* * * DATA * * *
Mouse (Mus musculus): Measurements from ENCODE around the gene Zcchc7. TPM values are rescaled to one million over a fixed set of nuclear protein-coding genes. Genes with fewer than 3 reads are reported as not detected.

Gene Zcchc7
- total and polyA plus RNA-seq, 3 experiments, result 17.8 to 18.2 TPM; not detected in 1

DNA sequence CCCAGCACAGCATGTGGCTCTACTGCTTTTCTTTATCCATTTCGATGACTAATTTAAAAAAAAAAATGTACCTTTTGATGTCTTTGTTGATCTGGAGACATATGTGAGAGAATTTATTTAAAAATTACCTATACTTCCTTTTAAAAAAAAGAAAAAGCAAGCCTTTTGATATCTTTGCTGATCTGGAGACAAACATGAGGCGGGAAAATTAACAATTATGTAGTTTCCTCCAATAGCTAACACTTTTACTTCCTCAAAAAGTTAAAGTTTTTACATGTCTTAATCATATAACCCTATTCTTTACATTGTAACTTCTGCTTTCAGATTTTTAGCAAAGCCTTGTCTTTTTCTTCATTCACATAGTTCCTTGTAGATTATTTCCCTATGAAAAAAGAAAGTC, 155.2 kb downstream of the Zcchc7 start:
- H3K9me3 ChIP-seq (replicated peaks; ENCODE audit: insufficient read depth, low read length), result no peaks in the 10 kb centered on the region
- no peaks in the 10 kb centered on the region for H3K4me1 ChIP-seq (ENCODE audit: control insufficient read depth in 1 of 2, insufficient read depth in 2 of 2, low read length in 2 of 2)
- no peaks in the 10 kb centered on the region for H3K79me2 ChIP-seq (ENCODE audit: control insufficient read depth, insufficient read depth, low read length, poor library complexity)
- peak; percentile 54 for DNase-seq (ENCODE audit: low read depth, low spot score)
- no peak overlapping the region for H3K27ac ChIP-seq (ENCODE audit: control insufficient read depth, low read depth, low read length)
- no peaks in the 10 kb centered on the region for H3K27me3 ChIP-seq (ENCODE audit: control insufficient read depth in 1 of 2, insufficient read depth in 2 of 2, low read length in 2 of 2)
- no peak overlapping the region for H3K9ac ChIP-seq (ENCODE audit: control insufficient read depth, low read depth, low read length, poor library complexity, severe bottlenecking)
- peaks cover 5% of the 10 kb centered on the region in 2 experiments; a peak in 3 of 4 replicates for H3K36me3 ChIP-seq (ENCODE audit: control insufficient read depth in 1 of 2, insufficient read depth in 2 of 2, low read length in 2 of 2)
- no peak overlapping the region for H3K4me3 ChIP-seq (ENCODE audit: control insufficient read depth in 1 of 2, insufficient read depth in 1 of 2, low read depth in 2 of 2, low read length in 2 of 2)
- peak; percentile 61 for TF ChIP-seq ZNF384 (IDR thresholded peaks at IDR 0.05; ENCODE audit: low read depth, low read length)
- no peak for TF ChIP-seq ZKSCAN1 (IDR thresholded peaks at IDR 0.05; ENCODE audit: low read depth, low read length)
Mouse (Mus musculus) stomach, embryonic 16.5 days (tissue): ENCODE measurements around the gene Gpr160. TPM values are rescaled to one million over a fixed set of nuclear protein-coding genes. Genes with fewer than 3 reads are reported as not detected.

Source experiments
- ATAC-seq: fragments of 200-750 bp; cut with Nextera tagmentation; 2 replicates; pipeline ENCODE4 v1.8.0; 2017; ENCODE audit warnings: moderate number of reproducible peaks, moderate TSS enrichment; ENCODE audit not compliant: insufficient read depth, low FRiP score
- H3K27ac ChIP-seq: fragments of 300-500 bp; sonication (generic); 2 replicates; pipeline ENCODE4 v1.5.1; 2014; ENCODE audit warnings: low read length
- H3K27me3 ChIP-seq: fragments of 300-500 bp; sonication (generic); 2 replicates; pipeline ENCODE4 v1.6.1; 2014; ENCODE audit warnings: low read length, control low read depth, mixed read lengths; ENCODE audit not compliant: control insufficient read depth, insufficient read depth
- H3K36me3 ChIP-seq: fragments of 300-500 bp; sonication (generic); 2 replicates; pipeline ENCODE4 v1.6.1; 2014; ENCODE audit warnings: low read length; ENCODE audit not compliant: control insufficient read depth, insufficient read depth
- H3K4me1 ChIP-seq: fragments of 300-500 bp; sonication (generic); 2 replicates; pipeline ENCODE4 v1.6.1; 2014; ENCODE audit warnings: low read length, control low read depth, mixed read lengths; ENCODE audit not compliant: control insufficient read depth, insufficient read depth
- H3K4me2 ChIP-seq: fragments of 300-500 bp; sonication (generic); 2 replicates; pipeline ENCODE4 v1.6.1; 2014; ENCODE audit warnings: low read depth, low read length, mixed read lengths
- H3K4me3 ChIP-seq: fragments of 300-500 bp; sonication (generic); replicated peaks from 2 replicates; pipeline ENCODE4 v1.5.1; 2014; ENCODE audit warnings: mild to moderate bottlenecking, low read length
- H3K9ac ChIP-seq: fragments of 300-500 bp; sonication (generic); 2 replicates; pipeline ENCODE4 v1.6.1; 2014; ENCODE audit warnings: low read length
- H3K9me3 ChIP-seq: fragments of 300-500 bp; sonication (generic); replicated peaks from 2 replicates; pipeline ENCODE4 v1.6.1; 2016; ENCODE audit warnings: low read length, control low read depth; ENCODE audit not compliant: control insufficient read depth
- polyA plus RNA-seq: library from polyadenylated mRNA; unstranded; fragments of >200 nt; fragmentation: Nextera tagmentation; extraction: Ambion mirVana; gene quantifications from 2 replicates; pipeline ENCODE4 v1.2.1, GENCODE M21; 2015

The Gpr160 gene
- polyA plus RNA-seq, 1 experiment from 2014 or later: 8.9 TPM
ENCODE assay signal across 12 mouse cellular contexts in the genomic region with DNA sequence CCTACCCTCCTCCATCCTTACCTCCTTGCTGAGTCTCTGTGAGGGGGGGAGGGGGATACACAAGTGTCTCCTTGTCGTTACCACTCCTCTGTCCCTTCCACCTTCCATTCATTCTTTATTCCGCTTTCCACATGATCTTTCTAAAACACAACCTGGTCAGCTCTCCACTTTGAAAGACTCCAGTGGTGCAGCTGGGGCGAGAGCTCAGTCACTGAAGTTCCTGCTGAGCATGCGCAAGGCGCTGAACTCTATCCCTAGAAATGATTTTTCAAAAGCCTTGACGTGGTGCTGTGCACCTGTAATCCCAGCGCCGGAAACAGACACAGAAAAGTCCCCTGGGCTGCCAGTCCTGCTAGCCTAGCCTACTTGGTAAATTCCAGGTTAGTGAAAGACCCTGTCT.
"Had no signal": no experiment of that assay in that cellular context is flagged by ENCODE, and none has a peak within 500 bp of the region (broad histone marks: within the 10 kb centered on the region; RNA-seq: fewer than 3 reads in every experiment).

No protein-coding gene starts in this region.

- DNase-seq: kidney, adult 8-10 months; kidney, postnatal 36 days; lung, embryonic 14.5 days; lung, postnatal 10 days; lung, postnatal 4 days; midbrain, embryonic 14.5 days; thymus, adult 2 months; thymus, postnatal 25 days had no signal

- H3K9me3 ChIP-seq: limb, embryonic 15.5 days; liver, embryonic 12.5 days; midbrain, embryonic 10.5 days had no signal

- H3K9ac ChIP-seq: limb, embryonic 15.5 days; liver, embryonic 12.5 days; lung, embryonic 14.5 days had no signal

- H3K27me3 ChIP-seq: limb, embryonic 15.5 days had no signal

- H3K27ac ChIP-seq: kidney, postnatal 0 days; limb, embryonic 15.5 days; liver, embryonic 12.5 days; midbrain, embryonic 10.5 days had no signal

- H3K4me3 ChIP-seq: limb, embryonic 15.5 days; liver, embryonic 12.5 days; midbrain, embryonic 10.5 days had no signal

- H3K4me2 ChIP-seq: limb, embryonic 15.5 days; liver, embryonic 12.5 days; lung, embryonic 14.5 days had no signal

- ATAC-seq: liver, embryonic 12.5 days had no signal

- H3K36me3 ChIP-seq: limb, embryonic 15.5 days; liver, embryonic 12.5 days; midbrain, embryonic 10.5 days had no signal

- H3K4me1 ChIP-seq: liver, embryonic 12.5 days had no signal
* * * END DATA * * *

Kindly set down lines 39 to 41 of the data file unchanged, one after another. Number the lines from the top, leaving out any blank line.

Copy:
- H3K4me2 ChIP-seq: limb, embryonic 15.5 days; liver, embryonic 12.5 days; lung, embryonic 14.5 days had no signal

- ATAC-seq: liver, embryonic 12.5 days had no signal

- H3K36me3 ChIP-seq: limb, embryonic 15.5 days; liver, embryonic 12.5 days; midbrain, embryonic 10.5 days had no signal